Hip dysplasia is a progressive condition that can affect Maltese dogs at any age. When dysplasia occurs, the ball-and-socket mechanism of one or both hips dislocates, restricting normal hip and hind leg movements.
Hip joints consist of the ball or head of the femoral bone and a socket on the hip bone. Dysplasia occurs when the ball in one or both hips falls out of its socket.
Small dogs such as Maltese commonly develop hip dysplasia. Some dogs are born with the condition and start showing symptoms during puppyhood.
There appears to be a genetic link to hip dysplasia. Puppies who grow too quickly or get too much exercise can develop dysplasia. Overweight Maltese are also more likely to develop the condition.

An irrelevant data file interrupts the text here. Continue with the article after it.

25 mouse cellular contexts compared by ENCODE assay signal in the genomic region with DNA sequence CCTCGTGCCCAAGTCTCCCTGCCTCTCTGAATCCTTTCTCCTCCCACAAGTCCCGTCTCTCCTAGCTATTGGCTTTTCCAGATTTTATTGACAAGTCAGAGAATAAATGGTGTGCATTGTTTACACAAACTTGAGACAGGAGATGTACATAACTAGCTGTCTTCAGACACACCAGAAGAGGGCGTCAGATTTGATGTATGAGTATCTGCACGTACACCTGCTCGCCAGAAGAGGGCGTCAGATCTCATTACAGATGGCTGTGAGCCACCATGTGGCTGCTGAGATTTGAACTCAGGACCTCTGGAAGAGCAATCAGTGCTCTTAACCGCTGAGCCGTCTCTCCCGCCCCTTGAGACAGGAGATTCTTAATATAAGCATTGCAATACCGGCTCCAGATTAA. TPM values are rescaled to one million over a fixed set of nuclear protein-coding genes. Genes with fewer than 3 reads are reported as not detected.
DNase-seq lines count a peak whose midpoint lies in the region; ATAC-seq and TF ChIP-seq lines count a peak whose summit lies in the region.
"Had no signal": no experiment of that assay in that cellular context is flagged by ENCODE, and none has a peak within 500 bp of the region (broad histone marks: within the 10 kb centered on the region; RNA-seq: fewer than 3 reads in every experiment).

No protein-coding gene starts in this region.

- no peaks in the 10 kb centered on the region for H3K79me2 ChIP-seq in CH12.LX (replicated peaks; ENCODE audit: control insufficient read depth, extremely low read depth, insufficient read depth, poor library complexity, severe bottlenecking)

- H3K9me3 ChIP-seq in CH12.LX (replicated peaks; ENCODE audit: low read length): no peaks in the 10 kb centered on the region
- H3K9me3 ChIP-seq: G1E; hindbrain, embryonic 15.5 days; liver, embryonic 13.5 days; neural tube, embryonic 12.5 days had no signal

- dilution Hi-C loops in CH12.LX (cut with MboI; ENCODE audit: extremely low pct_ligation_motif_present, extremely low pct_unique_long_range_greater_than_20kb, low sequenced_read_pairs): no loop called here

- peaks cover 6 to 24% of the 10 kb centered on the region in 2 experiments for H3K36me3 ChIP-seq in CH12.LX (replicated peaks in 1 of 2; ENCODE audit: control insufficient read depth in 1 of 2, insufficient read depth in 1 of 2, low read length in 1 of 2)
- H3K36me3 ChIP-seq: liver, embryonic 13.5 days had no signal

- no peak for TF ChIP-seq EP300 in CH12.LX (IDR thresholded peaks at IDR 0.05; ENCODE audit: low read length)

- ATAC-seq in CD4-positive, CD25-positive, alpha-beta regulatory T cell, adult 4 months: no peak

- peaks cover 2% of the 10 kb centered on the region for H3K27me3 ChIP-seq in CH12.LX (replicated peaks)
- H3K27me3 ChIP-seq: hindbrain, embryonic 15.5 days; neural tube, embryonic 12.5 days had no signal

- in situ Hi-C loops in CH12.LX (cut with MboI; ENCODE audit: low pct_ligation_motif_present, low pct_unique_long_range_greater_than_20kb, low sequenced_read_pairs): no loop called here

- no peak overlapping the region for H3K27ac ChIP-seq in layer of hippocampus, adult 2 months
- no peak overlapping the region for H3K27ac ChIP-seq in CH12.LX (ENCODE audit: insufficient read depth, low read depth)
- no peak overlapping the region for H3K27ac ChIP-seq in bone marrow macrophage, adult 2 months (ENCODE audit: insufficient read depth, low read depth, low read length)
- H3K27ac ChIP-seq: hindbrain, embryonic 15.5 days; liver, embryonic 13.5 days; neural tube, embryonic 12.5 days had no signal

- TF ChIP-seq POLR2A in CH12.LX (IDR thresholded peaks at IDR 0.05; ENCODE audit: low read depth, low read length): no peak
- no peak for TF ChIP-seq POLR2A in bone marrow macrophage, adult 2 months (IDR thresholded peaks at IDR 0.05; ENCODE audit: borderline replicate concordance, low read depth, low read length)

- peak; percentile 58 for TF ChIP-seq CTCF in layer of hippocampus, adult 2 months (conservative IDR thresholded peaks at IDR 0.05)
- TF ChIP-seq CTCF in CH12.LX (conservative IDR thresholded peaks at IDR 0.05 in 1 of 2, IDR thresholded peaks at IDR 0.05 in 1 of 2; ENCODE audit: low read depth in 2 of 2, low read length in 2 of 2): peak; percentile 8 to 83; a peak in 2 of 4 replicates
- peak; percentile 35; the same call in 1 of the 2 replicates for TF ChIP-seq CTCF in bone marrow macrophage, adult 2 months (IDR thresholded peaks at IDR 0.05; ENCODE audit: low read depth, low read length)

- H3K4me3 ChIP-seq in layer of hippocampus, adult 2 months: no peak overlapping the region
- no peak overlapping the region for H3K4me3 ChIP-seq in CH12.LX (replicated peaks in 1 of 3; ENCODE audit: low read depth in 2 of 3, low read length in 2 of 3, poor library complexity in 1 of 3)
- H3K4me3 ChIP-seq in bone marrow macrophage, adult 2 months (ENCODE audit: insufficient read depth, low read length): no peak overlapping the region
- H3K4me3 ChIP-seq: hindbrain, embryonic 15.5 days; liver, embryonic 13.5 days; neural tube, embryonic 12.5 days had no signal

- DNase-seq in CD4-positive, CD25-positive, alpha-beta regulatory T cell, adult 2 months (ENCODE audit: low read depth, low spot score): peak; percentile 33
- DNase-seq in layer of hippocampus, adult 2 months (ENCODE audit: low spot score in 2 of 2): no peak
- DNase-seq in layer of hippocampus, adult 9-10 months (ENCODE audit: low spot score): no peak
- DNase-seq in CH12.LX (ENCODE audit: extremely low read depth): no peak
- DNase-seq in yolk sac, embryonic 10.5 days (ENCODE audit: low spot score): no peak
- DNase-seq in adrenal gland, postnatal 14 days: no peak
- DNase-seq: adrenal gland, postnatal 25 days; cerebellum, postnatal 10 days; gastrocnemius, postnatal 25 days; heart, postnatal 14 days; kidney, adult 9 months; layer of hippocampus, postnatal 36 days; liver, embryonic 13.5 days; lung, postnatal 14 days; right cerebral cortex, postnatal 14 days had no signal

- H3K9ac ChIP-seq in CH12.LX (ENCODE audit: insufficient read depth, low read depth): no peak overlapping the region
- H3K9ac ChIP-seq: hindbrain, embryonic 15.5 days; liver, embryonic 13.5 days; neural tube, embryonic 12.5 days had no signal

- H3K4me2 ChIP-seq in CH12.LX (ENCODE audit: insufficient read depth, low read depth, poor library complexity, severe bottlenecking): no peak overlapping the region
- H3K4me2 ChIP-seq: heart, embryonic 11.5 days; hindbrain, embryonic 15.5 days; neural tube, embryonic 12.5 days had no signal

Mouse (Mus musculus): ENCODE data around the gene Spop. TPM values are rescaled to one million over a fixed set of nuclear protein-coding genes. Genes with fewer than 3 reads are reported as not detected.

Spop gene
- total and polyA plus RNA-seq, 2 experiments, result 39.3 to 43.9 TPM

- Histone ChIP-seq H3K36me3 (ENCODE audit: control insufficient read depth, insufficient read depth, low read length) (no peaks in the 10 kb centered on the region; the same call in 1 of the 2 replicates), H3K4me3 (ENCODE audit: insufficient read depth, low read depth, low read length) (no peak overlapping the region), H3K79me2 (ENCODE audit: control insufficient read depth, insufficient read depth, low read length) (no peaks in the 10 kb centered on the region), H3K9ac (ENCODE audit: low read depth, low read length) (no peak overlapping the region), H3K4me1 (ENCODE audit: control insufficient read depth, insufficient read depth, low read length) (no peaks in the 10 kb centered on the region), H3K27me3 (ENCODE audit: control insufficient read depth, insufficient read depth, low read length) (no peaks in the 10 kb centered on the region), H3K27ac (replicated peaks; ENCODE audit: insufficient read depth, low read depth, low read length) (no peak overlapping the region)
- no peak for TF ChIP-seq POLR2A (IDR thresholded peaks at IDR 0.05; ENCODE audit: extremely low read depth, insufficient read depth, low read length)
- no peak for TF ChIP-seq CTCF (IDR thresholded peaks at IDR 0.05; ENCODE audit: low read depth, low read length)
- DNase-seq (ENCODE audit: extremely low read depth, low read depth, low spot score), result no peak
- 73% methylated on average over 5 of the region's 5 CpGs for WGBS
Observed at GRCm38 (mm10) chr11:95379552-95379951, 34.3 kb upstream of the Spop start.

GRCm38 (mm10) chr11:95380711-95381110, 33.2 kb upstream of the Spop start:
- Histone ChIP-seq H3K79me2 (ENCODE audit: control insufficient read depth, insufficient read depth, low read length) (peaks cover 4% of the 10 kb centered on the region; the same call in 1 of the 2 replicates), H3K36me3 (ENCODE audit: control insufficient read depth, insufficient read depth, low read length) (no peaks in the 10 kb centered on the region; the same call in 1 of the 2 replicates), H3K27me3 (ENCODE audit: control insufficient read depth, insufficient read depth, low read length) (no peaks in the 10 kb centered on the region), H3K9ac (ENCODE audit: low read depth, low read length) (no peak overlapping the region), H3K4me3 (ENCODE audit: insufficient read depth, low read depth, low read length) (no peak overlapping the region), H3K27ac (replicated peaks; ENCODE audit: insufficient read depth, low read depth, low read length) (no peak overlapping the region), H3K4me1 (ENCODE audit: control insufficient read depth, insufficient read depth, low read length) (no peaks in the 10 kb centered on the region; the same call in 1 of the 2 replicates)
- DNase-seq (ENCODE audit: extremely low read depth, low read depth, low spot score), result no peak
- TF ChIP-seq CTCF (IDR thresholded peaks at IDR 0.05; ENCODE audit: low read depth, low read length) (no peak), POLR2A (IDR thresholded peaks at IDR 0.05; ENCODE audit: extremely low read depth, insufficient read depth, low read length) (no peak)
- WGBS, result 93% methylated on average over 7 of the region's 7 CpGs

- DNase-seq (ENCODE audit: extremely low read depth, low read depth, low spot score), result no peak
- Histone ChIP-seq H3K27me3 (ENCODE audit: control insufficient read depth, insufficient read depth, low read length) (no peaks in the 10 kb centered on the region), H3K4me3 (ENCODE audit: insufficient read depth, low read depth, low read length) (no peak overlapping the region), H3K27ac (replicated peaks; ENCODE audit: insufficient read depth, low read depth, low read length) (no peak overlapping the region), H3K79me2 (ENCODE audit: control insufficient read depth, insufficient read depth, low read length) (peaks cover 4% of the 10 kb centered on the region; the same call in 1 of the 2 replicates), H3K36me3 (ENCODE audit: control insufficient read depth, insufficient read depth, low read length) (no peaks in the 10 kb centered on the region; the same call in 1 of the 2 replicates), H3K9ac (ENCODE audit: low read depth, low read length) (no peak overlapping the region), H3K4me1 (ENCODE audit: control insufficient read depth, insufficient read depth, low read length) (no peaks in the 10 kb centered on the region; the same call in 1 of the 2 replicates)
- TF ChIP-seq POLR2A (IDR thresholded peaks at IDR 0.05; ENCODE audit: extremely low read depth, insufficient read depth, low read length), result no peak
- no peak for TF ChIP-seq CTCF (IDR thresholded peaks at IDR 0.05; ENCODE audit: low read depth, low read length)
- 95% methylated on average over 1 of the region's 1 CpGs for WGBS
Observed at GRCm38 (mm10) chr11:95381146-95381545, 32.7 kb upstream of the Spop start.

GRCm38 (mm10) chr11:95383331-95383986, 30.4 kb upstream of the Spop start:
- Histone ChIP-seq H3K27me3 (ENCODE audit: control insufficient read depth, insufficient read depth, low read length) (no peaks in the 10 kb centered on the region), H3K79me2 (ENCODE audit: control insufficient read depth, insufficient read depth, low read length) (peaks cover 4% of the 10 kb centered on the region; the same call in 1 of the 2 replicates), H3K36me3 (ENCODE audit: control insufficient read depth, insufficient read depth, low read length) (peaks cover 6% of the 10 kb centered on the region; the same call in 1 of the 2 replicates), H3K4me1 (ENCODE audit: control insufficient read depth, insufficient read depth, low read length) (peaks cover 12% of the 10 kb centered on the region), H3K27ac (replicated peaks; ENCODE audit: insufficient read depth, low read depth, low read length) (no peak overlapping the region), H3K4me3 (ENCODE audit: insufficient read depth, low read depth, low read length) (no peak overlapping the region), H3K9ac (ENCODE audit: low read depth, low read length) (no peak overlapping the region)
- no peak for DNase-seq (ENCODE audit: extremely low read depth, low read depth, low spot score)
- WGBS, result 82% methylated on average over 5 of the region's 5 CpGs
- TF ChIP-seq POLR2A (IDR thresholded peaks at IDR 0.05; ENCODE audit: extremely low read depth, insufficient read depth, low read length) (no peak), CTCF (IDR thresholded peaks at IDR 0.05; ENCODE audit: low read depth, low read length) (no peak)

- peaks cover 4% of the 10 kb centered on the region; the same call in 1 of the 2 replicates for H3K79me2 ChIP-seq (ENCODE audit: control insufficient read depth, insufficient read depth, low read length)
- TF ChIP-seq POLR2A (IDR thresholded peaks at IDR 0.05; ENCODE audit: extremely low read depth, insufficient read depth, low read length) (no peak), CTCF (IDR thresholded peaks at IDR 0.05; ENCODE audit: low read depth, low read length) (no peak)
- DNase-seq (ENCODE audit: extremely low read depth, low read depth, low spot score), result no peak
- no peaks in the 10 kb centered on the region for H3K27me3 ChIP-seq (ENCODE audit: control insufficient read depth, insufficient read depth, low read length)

Dysplasia causes severe pain and weakness, and prevents the dog from going about its normal activities. Your Maltese might have difficulty walking, walk oddly and find it impossible to jump.
After hearing about your dog's symptoms, your veterinarian will take X-rays before giving a diagnosis of hip dysplasia.
Acetaminophen (Tylenol), aspirin, codeine or other painkillers, injected corticosteroids and lubricating supplements are standard treatments. Surgery might be required for advanced cases.